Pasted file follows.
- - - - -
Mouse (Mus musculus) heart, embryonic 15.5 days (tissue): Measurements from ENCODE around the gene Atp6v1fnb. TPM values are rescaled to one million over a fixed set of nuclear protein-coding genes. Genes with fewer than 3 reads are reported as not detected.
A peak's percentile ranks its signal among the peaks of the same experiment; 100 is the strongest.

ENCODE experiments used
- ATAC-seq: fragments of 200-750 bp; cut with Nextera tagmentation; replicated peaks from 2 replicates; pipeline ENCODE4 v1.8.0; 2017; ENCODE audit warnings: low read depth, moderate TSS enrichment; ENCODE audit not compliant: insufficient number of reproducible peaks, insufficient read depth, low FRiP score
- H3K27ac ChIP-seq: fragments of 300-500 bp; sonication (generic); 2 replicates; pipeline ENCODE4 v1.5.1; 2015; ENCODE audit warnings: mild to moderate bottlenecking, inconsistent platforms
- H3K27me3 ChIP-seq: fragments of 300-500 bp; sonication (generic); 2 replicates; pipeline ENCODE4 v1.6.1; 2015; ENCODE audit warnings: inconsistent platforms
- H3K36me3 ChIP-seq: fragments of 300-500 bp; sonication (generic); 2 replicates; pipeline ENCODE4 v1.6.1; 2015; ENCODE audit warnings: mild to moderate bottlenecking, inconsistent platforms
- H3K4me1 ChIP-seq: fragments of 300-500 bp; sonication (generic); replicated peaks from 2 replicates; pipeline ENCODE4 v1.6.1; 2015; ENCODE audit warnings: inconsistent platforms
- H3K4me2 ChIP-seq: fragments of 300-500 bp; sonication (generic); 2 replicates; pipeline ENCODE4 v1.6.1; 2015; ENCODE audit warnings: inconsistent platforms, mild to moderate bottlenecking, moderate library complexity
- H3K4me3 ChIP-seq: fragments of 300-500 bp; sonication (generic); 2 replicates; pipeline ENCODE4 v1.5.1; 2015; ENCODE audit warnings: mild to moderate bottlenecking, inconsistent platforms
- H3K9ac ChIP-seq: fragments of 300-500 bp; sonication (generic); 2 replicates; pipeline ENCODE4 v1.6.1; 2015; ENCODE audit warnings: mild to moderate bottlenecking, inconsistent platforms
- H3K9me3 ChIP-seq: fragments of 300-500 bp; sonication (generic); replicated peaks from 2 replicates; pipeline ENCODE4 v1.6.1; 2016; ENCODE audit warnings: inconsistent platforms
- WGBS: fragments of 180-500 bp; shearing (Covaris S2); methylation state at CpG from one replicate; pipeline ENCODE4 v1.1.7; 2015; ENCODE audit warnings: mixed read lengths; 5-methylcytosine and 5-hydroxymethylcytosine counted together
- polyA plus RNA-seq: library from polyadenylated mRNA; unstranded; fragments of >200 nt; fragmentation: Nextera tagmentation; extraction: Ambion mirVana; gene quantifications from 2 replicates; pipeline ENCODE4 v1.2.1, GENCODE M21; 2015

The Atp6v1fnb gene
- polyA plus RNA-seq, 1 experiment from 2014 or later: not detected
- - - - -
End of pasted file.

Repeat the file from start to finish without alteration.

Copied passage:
Mouse (Mus musculus) heart, embryonic 15.5 days (tissue): Measurements from ENCODE around the gene Atp6v1fnb. TPM values are rescaled to one million over a fixed set of nuclear protein-coding genes. Genes with fewer than 3 reads are reported as not detected.
A peak's percentile ranks its signal among the peaks of the same experiment; 100 is the strongest.

ENCODE experiments used
- ATAC-seq: fragments of 200-750 bp; cut with Nextera tagmentation; replicated peaks from 2 replicates; pipeline ENCODE4 v1.8.0; 2017; ENCODE audit warnings: low read depth, moderate TSS enrichment; ENCODE audit not compliant: insufficient number of reproducible peaks, insufficient read depth, low FRiP score
- H3K27ac ChIP-seq: fragments of 300-500 bp; sonication (generic); 2 replicates; pipeline ENCODE4 v1.5.1; 2015; ENCODE audit warnings: mild to moderate bottlenecking, inconsistent platforms
- H3K27me3 ChIP-seq: fragments of 300-500 bp; sonication (generic); 2 replicates; pipeline ENCODE4 v1.6.1; 2015; ENCODE audit warnings: inconsistent platforms
- H3K36me3 ChIP-seq: fragments of 300-500 bp; sonication (generic); 2 replicates; pipeline ENCODE4 v1.6.1; 2015; ENCODE audit warnings: mild to moderate bottlenecking, inconsistent platforms
- H3K4me1 ChIP-seq: fragments of 300-500 bp; sonication (generic); replicated peaks from 2 replicates; pipeline ENCODE4 v1.6.1; 2015; ENCODE audit warnings: inconsistent platforms
- H3K4me2 ChIP-seq: fragments of 300-500 bp; sonication (generic); 2 replicates; pipeline ENCODE4 v1.6.1; 2015; ENCODE audit warnings: inconsistent platforms, mild to moderate bottlenecking, moderate library complexity
- H3K4me3 ChIP-seq: fragments of 300-500 bp; sonication (generic); 2 replicates; pipeline ENCODE4 v1.5.1; 2015; ENCODE audit warnings: mild to moderate bottlenecking, inconsistent platforms
- H3K9ac ChIP-seq: fragments of 300-500 bp; sonication (generic); 2 replicates; pipeline ENCODE4 v1.6.1; 2015; ENCODE audit warnings: mild to moderate bottlenecking, inconsistent platforms
- H3K9me3 ChIP-seq: fragments of 300-500 bp; sonication (generic); replicated peaks from 2 replicates; pipeline ENCODE4 v1.6.1; 2016; ENCODE audit warnings: inconsistent platforms
- WGBS: fragments of 180-500 bp; shearing (Covaris S2); methylation state at CpG from one replicate; pipeline ENCODE4 v1.1.7; 2015; ENCODE audit warnings: mixed read lengths; 5-methylcytosine and 5-hydroxymethylcytosine counted together
- polyA plus RNA-seq: library from polyadenylated mRNA; unstranded; fragments of >200 nt; fragmentation: Nextera tagmentation; extraction: Ambion mirVana; gene quantifications from 2 replicates; pipeline ENCODE4 v1.2.1, GENCODE M21; 2015

The Atp6v1fnb gene
- polyA plus RNA-seq, 1 experiment from 2014 or later: not detected